The sounds of pieces from often overlooked black composers and Queens artists will be wafting from venues throughout the borough this winter as Maspeth−based Musica Reginae Productions launches its ninth season.
The group’s four−concert season, which begins Jan. 11 at Queens College, will highlight music from clarinetist Samuel Coleridge−Taylor, often referred to as the “African Mahler,” to Billie Holiday and Fats Waller, both of whom once lived in Queens.
“We didn’t want to do only Beethoven and Brahms and Mozart when people don’t know about black composers as much as they should,” said Barbara Podgurski, executive director of Musica Reginae Productions. “We’ve incorporated black composers, like Samuel Coleridge−Taylor, at every concert. In March we’re doing a concert with music from all black jazz musicians who lived or grew up in Queens.”
The first concert of the season will be held Jan. 11 at 4 p.m. in Queens College’s Kupferberg Center for the Arts. Musicians, including guest artist Charles Neidich, will perform Johannes Brahms’ Clarinet Quintet.
“Charles Neidich will perform with a specially commissioned reproduction of the Ottensteiner Clarinet, which is the instrument used when Brahms was living,” said Podgurski, who teaches music at Hunter College. “It’s very unusual to have that reproduction; it’s very exciting.”
The Jan. 11 program will also include the Clarinet Quintet from Coleridge−Taylor.
The program “From Astoria to Addisleigh Park,” which features musicians who once lived in Queens, will be held March 22 at 5 p.m. in Forest Hills’ Church−in−the−Gardens.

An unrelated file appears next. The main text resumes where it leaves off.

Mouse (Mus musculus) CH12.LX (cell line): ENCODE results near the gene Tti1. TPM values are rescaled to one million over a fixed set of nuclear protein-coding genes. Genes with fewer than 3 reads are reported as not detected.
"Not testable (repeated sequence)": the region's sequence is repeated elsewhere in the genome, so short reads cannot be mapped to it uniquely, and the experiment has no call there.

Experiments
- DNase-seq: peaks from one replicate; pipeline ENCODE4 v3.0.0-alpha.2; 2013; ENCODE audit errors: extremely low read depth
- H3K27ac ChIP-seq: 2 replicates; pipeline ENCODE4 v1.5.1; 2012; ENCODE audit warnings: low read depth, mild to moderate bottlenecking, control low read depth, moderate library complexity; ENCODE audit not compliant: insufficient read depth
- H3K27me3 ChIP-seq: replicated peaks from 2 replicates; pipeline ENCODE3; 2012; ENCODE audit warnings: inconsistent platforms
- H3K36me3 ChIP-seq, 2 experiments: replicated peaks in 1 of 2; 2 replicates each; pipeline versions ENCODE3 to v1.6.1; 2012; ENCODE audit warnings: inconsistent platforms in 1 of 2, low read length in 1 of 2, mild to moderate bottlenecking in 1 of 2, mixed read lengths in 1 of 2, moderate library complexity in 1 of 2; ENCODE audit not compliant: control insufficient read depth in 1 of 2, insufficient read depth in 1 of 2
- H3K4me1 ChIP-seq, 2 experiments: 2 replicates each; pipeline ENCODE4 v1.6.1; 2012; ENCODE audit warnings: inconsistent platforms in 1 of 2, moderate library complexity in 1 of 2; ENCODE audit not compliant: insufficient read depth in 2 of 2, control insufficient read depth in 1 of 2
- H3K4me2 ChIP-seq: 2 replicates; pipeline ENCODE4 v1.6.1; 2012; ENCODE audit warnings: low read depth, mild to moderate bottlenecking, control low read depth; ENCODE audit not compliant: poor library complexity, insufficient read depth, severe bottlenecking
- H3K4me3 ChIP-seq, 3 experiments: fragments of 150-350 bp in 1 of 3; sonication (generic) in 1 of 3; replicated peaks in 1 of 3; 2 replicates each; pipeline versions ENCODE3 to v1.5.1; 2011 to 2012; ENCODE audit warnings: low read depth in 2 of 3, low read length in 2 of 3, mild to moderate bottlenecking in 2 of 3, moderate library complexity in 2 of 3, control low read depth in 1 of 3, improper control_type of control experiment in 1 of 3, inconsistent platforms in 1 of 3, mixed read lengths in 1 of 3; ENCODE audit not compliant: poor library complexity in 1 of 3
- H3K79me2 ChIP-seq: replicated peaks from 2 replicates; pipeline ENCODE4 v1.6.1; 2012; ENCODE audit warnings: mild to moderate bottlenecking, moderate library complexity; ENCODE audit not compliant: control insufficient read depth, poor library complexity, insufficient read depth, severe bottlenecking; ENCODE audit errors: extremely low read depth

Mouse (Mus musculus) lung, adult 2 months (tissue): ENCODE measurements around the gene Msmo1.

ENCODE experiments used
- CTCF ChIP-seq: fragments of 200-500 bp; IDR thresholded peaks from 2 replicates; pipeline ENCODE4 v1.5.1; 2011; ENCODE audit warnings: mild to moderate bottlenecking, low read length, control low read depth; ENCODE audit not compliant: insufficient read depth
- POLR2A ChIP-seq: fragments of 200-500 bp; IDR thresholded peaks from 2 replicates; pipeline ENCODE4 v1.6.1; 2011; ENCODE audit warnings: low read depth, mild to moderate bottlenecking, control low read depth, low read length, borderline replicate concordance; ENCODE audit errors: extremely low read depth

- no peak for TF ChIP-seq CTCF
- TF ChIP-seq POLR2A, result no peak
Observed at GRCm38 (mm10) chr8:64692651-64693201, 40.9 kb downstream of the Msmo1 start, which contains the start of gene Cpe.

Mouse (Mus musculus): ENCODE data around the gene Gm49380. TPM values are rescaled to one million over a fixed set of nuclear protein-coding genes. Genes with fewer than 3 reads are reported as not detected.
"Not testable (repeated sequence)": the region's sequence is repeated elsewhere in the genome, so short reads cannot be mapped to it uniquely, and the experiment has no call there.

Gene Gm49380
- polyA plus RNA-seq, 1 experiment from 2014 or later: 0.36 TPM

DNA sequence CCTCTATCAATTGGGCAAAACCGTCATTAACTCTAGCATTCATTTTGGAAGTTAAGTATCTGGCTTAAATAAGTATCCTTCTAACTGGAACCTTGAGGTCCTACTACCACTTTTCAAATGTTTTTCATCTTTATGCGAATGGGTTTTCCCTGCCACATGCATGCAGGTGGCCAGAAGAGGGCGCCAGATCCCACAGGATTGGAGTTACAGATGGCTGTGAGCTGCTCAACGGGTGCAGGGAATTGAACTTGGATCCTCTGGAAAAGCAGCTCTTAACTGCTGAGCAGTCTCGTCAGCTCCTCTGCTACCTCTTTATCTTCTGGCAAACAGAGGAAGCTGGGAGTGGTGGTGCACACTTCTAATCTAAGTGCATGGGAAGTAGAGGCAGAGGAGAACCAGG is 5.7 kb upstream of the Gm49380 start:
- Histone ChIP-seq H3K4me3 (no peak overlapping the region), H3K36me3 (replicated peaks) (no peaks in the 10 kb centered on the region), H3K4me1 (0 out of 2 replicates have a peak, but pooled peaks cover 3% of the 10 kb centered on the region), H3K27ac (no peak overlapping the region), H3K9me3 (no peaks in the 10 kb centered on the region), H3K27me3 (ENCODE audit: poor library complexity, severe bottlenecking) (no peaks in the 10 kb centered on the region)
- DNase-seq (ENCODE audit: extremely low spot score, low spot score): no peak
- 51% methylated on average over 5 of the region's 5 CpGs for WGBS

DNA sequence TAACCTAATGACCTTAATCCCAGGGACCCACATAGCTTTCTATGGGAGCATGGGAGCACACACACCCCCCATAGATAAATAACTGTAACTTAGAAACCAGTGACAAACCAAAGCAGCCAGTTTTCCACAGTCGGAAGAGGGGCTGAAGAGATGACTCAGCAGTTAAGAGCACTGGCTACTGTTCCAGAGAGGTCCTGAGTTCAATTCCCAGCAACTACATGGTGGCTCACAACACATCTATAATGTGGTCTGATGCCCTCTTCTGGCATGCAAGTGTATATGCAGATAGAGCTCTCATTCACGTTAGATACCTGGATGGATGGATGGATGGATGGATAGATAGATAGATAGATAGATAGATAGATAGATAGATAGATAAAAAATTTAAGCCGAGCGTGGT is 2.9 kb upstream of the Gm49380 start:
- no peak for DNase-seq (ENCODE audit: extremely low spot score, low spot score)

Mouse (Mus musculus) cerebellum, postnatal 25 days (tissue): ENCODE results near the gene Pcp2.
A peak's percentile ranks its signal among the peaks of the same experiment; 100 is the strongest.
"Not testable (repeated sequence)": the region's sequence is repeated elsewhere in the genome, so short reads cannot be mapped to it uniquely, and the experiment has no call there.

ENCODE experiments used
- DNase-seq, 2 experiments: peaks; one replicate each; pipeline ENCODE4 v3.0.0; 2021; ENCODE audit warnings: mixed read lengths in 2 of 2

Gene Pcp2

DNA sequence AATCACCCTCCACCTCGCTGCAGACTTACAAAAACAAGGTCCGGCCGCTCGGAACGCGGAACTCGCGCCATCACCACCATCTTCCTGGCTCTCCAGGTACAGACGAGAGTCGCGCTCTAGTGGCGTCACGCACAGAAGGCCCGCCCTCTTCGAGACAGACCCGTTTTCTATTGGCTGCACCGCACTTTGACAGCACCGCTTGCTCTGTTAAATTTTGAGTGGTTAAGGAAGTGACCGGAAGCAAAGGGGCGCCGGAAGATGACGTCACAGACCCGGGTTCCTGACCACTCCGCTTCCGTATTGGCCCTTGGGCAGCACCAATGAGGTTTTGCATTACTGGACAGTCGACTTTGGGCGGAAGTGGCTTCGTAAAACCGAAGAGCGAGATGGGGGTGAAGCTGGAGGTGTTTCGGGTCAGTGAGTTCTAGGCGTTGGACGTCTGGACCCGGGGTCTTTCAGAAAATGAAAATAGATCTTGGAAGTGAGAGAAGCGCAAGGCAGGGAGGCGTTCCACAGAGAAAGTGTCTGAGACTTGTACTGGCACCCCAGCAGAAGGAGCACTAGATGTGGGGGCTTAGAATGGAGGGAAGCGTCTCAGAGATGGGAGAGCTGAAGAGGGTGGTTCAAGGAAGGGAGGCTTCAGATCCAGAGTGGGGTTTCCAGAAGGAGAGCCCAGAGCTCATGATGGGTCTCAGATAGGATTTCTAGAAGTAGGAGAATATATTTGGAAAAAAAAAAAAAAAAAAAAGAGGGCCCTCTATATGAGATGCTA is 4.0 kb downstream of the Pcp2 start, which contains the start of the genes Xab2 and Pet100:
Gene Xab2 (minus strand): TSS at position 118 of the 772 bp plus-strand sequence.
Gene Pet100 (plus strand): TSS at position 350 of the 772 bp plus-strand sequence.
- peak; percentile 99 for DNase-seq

Another artist featured during Musica Reginae’s season is Joseph de Bologne, who was born a slave and became a prominent member of French society known for his classical music.
Podgurski said she hopes this season will draw in not only older classical−music buffs, but people of all ages. Essentially, she said, the group hopes to prove to the young and old alike that composers like Coleridge−Taylor or the more modern George Walker, who won a Pulitzer Prize in 1996, are “cool.”
“There’s really innovative programming this season, and a lot of work goes into making these programs really well−rounded and interesting,” Podgurski said. “We have a host at each of the concerts, and they talk to you about the pieces you’re about to hear, which I think is helpful. We have a following of people that always come, and we’d definitely like to make that bigger.”
For nearly a decade, Musica Reginae employees have tried to garner a larger younger audience for classical music, and Podgurski said they frequently go into the public schools to teach students about the merits of listening to the music of composers such as Brahms or Mozart.
“We go into schools that don’t already have a music program and tell stories through music,” Podgurski said. “We try to do programs whenever we can, and we don’t charge for them. We’re trying to get kids more involved in music.”
For more information visit www.musica
©2009 Community News Group
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